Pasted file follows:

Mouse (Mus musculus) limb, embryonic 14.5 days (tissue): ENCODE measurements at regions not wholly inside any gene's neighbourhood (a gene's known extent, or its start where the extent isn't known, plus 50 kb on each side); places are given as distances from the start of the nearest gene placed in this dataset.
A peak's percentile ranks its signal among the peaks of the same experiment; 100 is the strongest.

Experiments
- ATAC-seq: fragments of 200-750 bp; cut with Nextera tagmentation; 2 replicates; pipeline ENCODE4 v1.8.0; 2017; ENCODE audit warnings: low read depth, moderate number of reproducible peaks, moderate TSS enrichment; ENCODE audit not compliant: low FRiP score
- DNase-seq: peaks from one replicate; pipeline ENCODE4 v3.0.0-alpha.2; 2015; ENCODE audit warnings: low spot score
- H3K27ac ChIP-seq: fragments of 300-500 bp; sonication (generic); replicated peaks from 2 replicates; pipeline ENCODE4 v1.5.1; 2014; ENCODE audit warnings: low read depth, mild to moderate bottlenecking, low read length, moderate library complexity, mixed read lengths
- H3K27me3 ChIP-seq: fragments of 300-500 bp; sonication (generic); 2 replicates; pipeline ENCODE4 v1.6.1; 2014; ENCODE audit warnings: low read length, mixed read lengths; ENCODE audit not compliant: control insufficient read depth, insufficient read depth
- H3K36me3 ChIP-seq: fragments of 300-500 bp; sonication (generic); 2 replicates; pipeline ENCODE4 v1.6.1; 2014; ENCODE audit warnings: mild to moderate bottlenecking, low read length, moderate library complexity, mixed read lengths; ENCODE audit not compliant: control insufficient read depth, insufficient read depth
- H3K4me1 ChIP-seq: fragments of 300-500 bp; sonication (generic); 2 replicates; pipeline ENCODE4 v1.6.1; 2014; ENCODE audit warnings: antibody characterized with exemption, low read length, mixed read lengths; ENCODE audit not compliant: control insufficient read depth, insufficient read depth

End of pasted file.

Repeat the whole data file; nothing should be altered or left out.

Mouse (Mus musculus) limb, embryonic 14.5 days (tissue): ENCODE measurements at regions not wholly inside any gene's neighbourhood (a gene's known extent, or its start where the extent isn't known, plus 50 kb on each side); places are given as distances from the start of the nearest gene placed in this dataset.
A peak's percentile ranks its signal among the peaks of the same experiment; 100 is the strongest.

Experiments
- ATAC-seq: fragments of 200-750 bp; cut with Nextera tagmentation; 2 replicates; pipeline ENCODE4 v1.8.0; 2017; ENCODE audit warnings: low read depth, moderate number of reproducible peaks, moderate TSS enrichment; ENCODE audit not compliant: low FRiP score
- DNase-seq: peaks from one replicate; pipeline ENCODE4 v3.0.0-alpha.2; 2015; ENCODE audit warnings: low spot score
- H3K27ac ChIP-seq: fragments of 300-500 bp; sonication (generic); replicated peaks from 2 replicates; pipeline ENCODE4 v1.5.1; 2014; ENCODE audit warnings: low read depth, mild to moderate bottlenecking, low read length, moderate library complexity, mixed read lengths
- H3K27me3 ChIP-seq: fragments of 300-500 bp; sonication (generic); 2 replicates; pipeline ENCODE4 v1.6.1; 2014; ENCODE audit warnings: low read length, mixed read lengths; ENCODE audit not compliant: control insufficient read depth, insufficient read depth
- H3K36me3 ChIP-seq: fragments of 300-500 bp; sonication (generic); 2 replicates; pipeline ENCODE4 v1.6.1; 2014; ENCODE audit warnings: mild to moderate bottlenecking, low read length, moderate library complexity, mixed read lengths; ENCODE audit not compliant: control insufficient read depth, insufficient read depth
- H3K4me1 ChIP-seq: fragments of 300-500 bp; sonication (generic); 2 replicates; pipeline ENCODE4 v1.6.1; 2014; ENCODE audit warnings: antibody characterized with exemption, low read length, mixed read lengths; ENCODE audit not compliant: control insufficient read depth, insufficient read depth